The novel is set in a “fictional” Northern Beaches community but in the past year Australian media outlets have hinted that the made-up suburb’s resemblance to Avalon Beach – known colloquially as Avalon – may be more than a coincidence.

And with Moriarty confirming that she has been workshopping ideas for a Big Little Lies sequel, interest in the true setting of the original book seems unlikely to subside.

The novel depicts a loosely affiliated group of affluent mothers who juggle careers, their children’s demanding school environment, relationships with their spouses and – in one case – domestic violence.

Big Little Lies is full of inter-family drama, seaside yoga sessions and real estate with panoramic ocean views. In the end, the women band together to protect one of their own.

According to Stephanie Hammond, principal of Shores Real Estate in Avalon Beach, speculation about Moriarty’s inspiration has increased in the past year.

“One of the girls who works at my office read the book on a holiday in Bali about six months ago,” she says. Related: Z-shaped Avalon Beach house a marvel Related: Family suburb offers a sea changeRelated: Watch Avalon Now Season 2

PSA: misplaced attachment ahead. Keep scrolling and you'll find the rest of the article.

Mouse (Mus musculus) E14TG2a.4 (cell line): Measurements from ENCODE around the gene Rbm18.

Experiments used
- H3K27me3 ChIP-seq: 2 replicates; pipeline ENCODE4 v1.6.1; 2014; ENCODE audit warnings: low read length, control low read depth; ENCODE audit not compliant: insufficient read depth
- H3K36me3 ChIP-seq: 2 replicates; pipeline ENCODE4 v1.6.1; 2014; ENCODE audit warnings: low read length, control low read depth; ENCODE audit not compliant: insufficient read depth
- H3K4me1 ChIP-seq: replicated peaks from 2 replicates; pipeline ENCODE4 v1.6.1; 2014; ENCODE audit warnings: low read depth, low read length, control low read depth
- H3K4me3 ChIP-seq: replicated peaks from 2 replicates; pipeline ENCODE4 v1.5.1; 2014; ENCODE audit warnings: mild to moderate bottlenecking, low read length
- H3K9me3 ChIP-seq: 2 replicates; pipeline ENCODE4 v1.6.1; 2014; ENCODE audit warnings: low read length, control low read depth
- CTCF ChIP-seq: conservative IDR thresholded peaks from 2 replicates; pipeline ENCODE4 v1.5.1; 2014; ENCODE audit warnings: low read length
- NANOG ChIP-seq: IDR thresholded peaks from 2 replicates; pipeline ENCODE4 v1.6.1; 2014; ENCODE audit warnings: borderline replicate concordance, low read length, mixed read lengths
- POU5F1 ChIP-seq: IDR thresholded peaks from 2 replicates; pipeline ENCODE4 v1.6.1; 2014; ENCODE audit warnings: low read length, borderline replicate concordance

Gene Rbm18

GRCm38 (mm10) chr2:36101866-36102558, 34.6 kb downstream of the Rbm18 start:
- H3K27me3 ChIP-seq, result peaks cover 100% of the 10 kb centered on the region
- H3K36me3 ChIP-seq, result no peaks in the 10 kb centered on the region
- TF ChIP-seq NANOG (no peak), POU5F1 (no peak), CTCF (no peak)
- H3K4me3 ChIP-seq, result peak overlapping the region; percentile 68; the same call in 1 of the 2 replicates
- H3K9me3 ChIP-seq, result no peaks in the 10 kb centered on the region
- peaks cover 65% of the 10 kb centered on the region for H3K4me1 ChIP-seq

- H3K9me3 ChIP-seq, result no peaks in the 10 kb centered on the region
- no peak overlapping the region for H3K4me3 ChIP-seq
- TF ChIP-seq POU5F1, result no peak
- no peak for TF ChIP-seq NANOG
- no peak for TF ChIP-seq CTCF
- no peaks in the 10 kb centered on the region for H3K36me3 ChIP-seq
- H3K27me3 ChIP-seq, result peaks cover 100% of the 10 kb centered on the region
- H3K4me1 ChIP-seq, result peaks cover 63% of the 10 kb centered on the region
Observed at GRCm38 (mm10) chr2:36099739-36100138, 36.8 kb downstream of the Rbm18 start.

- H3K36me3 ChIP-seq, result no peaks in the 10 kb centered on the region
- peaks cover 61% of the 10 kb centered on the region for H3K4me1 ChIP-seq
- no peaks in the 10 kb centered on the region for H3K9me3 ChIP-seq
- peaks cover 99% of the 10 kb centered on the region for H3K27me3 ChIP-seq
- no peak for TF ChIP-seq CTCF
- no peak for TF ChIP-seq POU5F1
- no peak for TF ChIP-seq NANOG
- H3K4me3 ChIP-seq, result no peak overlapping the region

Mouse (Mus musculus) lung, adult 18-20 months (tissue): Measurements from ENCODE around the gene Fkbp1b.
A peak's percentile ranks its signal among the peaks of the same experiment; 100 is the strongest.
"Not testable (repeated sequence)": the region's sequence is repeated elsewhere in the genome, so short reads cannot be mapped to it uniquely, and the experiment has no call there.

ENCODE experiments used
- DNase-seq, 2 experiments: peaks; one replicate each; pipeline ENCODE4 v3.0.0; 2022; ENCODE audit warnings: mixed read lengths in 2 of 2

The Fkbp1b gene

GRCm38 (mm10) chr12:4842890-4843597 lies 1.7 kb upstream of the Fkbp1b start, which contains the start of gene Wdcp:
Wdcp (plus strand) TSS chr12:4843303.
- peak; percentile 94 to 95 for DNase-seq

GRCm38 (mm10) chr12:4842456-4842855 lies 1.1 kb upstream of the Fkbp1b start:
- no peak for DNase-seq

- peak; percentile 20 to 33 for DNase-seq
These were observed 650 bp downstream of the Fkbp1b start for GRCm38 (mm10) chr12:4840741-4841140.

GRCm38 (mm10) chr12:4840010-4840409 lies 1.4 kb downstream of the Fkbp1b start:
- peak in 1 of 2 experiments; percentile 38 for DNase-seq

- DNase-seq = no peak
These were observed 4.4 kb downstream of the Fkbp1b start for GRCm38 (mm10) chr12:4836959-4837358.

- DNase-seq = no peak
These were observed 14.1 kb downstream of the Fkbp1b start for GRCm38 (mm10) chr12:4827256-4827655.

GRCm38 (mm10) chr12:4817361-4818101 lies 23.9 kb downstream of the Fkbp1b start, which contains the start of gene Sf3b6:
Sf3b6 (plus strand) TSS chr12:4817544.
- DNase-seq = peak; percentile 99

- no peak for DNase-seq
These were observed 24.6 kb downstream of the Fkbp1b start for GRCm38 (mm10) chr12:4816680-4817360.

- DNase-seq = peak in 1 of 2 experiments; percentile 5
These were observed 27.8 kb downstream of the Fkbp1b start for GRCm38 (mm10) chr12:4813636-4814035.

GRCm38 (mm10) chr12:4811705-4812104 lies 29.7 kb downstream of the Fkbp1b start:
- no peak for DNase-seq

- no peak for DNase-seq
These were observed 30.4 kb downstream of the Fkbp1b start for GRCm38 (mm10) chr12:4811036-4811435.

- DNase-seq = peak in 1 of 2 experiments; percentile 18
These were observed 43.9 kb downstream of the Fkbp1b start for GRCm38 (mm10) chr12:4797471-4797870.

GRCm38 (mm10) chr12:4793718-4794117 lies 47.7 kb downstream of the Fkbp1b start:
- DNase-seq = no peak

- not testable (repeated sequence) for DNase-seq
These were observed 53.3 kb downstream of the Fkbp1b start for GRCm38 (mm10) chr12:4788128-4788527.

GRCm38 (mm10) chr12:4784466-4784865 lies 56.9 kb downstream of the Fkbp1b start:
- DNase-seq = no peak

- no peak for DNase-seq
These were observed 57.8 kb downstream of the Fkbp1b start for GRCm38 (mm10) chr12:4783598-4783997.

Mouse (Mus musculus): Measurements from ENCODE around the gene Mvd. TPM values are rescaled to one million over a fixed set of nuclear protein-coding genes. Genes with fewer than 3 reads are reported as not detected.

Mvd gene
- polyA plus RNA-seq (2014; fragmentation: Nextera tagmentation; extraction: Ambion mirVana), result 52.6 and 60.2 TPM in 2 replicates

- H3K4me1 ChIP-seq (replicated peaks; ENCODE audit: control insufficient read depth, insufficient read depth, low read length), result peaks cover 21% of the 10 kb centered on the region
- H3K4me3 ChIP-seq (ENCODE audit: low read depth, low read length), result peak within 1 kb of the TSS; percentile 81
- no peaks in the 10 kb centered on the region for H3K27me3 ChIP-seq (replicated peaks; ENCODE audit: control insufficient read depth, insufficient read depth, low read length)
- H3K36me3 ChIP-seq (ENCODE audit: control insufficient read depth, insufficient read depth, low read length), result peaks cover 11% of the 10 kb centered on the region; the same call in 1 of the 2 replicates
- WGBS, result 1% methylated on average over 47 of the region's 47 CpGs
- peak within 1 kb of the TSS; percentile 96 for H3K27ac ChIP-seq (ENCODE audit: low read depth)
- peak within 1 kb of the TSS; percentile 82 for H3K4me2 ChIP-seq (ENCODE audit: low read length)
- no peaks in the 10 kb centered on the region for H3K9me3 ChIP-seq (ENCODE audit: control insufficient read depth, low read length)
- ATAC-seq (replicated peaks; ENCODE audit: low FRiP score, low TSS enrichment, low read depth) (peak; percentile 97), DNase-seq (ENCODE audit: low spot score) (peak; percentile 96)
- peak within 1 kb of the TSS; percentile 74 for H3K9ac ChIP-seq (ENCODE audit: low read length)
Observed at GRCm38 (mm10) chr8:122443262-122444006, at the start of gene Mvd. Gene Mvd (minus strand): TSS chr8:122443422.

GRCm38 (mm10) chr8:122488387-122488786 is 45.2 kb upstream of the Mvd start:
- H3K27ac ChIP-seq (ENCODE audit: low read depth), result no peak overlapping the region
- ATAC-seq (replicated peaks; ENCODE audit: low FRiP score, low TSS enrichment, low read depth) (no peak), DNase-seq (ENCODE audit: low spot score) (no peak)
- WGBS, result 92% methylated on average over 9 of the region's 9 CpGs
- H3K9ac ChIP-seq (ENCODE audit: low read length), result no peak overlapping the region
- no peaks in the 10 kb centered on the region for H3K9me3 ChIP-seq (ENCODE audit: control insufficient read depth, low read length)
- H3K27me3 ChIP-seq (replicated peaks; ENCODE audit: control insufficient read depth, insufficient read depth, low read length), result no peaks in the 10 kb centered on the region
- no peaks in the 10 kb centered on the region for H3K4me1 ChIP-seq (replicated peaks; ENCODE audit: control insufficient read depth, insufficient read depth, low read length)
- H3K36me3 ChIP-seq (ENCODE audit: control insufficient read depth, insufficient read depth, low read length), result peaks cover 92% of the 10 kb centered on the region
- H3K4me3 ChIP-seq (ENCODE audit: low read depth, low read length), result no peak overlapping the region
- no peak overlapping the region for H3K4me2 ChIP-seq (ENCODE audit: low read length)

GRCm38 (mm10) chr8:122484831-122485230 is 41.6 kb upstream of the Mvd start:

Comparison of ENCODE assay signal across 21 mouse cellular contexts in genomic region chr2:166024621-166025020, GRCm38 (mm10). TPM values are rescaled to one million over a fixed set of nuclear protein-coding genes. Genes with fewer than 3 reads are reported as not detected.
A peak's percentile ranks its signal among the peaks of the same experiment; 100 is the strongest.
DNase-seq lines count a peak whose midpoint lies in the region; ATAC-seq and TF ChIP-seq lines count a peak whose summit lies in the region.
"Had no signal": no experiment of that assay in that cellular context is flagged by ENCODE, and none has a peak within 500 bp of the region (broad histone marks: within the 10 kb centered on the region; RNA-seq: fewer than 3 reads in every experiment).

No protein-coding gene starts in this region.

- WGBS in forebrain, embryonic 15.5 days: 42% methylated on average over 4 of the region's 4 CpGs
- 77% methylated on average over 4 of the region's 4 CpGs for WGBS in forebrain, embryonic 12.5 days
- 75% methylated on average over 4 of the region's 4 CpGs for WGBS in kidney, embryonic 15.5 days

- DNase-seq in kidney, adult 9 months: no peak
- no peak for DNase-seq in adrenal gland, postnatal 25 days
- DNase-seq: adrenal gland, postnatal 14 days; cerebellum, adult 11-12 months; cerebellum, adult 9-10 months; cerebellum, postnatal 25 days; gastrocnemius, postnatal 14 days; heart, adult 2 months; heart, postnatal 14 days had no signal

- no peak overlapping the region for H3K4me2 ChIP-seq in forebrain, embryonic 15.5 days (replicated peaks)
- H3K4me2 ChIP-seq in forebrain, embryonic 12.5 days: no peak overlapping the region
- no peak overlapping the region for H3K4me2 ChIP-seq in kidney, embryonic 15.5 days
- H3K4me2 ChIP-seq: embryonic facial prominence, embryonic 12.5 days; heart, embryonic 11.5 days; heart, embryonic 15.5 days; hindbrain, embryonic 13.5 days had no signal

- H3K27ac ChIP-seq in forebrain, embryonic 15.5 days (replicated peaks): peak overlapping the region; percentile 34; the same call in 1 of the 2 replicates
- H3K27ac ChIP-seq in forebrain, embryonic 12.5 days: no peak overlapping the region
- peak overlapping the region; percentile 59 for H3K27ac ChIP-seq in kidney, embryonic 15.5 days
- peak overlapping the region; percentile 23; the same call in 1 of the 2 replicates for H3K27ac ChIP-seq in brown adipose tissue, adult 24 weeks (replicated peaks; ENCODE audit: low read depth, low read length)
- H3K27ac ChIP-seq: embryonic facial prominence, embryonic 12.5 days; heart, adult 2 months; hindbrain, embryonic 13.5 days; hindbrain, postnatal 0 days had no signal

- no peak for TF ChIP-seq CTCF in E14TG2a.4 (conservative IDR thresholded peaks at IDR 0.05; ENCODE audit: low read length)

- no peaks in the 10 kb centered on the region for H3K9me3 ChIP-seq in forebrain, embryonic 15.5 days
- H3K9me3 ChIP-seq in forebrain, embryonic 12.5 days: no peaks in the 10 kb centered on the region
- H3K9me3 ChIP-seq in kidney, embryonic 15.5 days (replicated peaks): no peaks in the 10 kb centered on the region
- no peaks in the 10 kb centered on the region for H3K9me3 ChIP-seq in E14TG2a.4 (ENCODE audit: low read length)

“When she came back to work she told me how good the book was, and how she really recognised Avalon in it. She’s a mum with kids at the local school and told me she could have been a character straight out of the book.”

The novel pokes fun at the local primary school, suggesting that the children’s birthday parties and school fundraising events are really competitions between the parents. And it suggests that there is considerable pressure in the suburb to appear radiantly healthy.

Hammond says Avalon can feel that way, too. “People here are really aware of their health and fitness, so they look really good,” she says. “Sometimes that can be a bit intimidating.”

Avalon Beach is dominated by successful professionals with young families, as well as worldly retirees, which creates a competitive feel, even in the eyes of visitors.

But Hammond says the suburb is fundamentally a warm and welcoming place. “It’s a gentle and forgiving community. When times are tough, people really come together.”

She adds: “There’s an easiness about Avalon, an old-fashioned vibe that’s very appealing. In a world that feels quite threatening, especially to parents of young children, it feels sunny and safe.”